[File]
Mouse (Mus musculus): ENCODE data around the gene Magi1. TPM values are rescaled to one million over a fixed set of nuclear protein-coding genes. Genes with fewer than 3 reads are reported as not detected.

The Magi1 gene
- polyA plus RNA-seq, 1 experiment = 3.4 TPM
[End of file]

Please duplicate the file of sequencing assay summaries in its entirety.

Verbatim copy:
Mouse (Mus musculus): ENCODE data around the gene Magi1. TPM values are rescaled to one million over a fixed set of nuclear protein-coding genes. Genes with fewer than 3 reads are reported as not detected.

The Magi1 gene
- polyA plus RNA-seq, 1 experiment = 3.4 TPM